When she heard the soft knock at her door, Isabel nestled further down into the covers and closed her eyes, feigning sleep. A moment later the door open and soft footsteps padded across the room.
“Dear Izzy,” Anne murmured, adjusting the comforter around Isabel. She blew out the candle and retreated, shutting the door quietly behind her.
Isabel wasn’t sure what had come over her, for she and Anne always talked before bed. They usually sat together atop the coverlet and brushed and braided one another’s hair as they shared sisterly gossip before separating for the night. But tonight Isabel wasn’t in the mood.
Perhaps it was only the long day and her excursion in the rain, or perhaps it was the infuriating man she’d met along the way. Indeed, he had crept into her thoughts more than once this evening, the memory of his careless grin only serving to worsen her mood. But it was more than that. Normally such things didn’t ruffle Isabel.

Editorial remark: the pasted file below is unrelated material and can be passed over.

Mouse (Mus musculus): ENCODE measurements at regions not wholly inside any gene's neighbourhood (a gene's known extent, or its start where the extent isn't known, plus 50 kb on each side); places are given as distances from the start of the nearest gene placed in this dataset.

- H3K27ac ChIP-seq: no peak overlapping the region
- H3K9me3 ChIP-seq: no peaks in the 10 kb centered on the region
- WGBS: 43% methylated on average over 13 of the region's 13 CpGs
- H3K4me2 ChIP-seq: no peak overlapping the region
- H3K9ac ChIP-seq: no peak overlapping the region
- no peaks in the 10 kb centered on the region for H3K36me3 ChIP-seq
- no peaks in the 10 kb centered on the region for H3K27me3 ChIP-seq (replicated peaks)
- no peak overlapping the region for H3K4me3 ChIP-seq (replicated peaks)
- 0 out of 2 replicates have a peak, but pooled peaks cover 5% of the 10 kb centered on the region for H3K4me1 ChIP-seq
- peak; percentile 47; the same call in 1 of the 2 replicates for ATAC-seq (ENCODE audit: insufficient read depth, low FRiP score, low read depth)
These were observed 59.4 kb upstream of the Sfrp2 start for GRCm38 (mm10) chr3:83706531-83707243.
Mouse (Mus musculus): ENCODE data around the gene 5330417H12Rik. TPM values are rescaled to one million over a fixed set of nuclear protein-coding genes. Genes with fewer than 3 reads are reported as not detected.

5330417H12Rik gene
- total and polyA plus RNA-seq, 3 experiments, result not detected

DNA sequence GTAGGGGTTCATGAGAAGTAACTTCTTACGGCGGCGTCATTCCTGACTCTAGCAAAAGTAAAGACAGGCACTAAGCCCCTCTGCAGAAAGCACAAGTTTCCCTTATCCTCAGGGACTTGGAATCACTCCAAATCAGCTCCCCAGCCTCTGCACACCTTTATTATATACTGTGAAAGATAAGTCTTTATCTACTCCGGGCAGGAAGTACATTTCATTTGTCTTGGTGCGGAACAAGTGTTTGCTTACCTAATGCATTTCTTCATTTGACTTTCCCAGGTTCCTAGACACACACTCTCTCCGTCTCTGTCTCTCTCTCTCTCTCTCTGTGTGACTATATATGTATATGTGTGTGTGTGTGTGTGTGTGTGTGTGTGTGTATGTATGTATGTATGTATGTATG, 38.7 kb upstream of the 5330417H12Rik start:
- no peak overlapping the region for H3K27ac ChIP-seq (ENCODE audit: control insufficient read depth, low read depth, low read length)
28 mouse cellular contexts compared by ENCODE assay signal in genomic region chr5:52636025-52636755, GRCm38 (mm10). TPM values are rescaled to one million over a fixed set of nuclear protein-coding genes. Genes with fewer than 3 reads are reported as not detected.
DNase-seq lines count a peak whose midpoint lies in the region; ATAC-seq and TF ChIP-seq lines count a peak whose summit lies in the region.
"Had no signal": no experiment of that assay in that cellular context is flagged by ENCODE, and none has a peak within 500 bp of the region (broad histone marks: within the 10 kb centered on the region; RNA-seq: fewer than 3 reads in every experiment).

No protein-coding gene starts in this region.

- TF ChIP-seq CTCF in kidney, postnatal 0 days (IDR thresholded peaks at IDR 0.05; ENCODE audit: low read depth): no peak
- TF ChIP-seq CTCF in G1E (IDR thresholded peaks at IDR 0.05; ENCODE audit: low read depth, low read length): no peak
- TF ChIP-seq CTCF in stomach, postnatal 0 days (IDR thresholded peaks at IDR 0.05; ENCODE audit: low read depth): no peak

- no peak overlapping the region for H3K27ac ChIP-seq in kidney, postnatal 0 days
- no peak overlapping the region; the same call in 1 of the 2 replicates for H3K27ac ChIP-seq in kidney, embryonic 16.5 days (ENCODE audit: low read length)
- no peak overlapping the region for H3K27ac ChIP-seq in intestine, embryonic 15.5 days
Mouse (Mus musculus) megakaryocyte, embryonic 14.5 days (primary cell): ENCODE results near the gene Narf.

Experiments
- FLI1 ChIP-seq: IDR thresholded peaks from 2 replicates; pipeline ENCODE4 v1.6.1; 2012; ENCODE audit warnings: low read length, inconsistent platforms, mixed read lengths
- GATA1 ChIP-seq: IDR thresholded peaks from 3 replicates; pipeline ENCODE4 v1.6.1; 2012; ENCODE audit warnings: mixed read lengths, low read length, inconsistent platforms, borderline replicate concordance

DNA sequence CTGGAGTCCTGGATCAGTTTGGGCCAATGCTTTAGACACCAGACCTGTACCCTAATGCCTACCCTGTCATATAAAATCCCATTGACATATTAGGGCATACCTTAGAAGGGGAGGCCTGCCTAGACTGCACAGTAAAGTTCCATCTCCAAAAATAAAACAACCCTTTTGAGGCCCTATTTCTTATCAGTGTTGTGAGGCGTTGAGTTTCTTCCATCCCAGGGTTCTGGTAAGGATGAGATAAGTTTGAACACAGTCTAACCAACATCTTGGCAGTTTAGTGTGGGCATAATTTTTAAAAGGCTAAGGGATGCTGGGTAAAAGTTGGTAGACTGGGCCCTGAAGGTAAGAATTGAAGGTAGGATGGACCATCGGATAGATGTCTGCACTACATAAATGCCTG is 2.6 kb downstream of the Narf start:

Something heavier weighed on her. Her arrival at Somerstone Manor—as elegant as it was expansive—and seeing the affluence of some of the other guests made her all too aware of the precariousness of her family’s situation. As Father’s mental stamina had declined, Isabel had taken to looking through the ledgers. What she saw there surprised her: for the last few years, they had overspent their income and gone into a great deal of debt. Father barely even seemed aware of it, and when she tried to bring it up, he had become defensive, asking if she thought he wasn’t capable of taking care of his family. For the past few months, Isabel had managed the finances single-handedly, and though she did her best to economize, the sacrifices she made barely put a dent in the mountain of debt.